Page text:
After the ending of the campaign by Abrams, some leading figures in the film entertainment industry such as Alyssa Milano, Bradley Whitford, Ron Perlman and Frank Rich called for a boycott of the state of Georgia. It is estimated that $4.6 billion in revenues are generated annually through filming in the state and such a withdrawal of these movie production firms would send a solid message to the racists who control the political apparatus of Georgia.
These methods have been successfully utilized dating back to the Civil Rights struggles of the 1960s and the anti-apartheid movement of the 1980s. Yet Abrams came out against a boycott saying that people in Georgia needed the jobs generated by the film industry. She claimed that the problem of voter suppression would be fought in the courts.
Nonetheless, when has federal court litigation achieved any advancement for African Americans absent of mass mobilizations such as demonstrations, boycotts, divestment, sanctions and other measures? There were many court rulings against voter suppression and segregation from the 1940s through the 1970s. However, it was the advent of picket lines, civil disobedience, marches, strikes, boycotts and rebellions which brought even minimal reforms to the institutionally racist system.
In Florida, Andrew Gillum, the Mayor Tallahassee, conceded the elections to former Republican Congressman Ron DeSantis on November 17. The situation of voter suppression in Florida has been well known for decades and was highlighted in the 2000 presidential race where the conservative majority on the U.S. Supreme Court decided the outcome of the vote in favor of former President George W. Bush.
Although a referendum overturning the exclusion of former felons from the electorate passed by a wide margin, restoring the right to vote to over one million people in the state, this still excluded these same people from participating in the November 6 poll. As was the case in Georgia, there has been no call for any type of national protest activity in response to the irregularities in Florida.
Who Will Lead the Democrats and Who Will Lead the Masses?
These developments in the electoral arena during the midterms illustrate again the political failures of the Democratic Party leadership to address important issues impacting the African American people. On a national level there are efforts to reinstall California Congresswoman Nancy Pelosi to be Speaker of the House in January despite the election of dozens of new Democratic representatives, many of whom are much younger African Americans and women of color.
Pelosi’s tenure as Speaker of the House from 2007 to 2011 was disastrous. Even after former President Barack Obama won the White House with a comfortable majority in 2008, no fundamental reforms were initiated by the Democratic Senate, House and executive branch.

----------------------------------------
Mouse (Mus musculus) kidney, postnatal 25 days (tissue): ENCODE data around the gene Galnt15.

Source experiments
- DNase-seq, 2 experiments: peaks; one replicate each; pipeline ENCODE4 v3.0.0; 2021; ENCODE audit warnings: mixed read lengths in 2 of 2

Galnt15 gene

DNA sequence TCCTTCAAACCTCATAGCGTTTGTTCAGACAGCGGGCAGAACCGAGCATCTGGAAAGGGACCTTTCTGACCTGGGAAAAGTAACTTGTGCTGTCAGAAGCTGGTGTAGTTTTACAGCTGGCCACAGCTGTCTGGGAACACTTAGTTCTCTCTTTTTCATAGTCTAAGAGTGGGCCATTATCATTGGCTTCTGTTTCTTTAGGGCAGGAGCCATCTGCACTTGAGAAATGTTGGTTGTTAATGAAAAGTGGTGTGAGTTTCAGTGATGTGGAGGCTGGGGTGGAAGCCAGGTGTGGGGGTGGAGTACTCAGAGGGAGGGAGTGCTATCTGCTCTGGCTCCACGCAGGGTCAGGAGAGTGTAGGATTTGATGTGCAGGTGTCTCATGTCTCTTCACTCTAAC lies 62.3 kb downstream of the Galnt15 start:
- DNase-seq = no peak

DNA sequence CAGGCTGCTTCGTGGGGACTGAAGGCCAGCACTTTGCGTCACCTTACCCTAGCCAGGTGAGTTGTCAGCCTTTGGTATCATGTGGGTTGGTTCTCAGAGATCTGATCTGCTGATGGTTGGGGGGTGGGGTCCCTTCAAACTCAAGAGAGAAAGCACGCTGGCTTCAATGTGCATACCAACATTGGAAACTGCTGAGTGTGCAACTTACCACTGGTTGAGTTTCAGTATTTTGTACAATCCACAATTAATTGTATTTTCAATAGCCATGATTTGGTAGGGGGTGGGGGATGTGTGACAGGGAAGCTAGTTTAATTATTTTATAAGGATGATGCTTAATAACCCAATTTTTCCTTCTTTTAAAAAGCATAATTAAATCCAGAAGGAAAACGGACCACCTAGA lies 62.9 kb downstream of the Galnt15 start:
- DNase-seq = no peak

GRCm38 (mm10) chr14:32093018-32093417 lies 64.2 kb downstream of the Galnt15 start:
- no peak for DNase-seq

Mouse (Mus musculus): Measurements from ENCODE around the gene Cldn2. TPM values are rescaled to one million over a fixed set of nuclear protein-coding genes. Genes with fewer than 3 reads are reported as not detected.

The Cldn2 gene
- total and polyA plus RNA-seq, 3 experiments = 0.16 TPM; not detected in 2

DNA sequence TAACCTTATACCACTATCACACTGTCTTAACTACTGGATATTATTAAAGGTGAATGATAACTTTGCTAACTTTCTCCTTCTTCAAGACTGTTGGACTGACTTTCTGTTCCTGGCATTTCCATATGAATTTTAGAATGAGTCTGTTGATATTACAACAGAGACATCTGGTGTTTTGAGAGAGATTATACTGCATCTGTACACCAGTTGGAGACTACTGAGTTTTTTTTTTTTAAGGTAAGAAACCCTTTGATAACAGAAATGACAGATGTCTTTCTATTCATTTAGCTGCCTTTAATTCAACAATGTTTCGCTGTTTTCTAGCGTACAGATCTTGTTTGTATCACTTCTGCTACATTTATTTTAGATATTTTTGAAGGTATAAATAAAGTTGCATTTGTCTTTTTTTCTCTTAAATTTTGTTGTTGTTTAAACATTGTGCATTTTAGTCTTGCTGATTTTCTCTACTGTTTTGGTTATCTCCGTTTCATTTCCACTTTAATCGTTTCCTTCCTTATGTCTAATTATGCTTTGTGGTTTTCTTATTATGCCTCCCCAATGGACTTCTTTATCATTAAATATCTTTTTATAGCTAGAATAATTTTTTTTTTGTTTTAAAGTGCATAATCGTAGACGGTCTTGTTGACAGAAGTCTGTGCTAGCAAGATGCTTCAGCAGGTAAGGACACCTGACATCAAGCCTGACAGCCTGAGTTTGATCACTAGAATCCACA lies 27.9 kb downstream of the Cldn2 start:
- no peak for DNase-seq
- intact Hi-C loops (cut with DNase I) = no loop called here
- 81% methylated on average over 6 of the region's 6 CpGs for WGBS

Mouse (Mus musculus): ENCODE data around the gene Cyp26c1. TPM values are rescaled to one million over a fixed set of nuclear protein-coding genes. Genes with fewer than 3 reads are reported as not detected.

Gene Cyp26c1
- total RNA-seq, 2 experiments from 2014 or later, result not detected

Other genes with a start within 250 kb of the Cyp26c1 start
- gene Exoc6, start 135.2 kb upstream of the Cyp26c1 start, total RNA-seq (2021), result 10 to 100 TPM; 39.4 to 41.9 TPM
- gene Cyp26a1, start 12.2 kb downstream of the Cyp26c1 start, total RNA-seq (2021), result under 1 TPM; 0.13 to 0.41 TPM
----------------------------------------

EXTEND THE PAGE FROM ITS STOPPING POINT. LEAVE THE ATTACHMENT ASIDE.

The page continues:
The Pentagon continued to wage unjust genocidal wars in Afghanistan, Iraq and Haiti. Later the war against the Libyan people beginning in 2011 destroyed the most prosperous state in Africa and spread destabilization and dislocation throughout the Northern and Western regions of the continent.
In 2011, as well, the U.S.-engineered a war against Syria which has brought about the deaths of hundreds of thousands and the forced removals of millions. Today the world is facing the largest number of refugees and internally displaced persons since the conclusion of World War II.
Racism and state repression is on the incline in the U.S. This is compounded by a worsening economic situation as exemplified by the proliferation of sub-standard wage labor; a widening gap between the rich and poor; a burgeoning federal budget deficit due to the corporate tax cuts imposed by the Republican-dominated Senate and House at the aegis of President Trump; the levelling of tariffs against foreign states creating havoc in the agricultural and industrial sectors of the economy; as well as the recently-announced plant closings by General Motors leaving tens of thousands of workers to a future of joblessness and uncertainty.
What is needed is an independent political party of the workers and oppressed in the U.S. which can speak in its own name based upon proletarian economic interests. A party of the workers and oppressed being brought into existence would end imperialist wars abroad and the super-exploitation of workers and the oppressed inside the country.
The Democrats cannot effectively represent the masses in this period of heightening international tensions since the leadership is pro-war and follows the dictates of Wall Street. Only a socialist-oriented party can put forward a program of struggle aimed at seizing the commanding levers of the political structures and national economy, to institute the monumental changes needed to liberate the people from the imperatives of capitalism and imperialism in the U.S. and worldwide.
Editor, Pan-African News Wire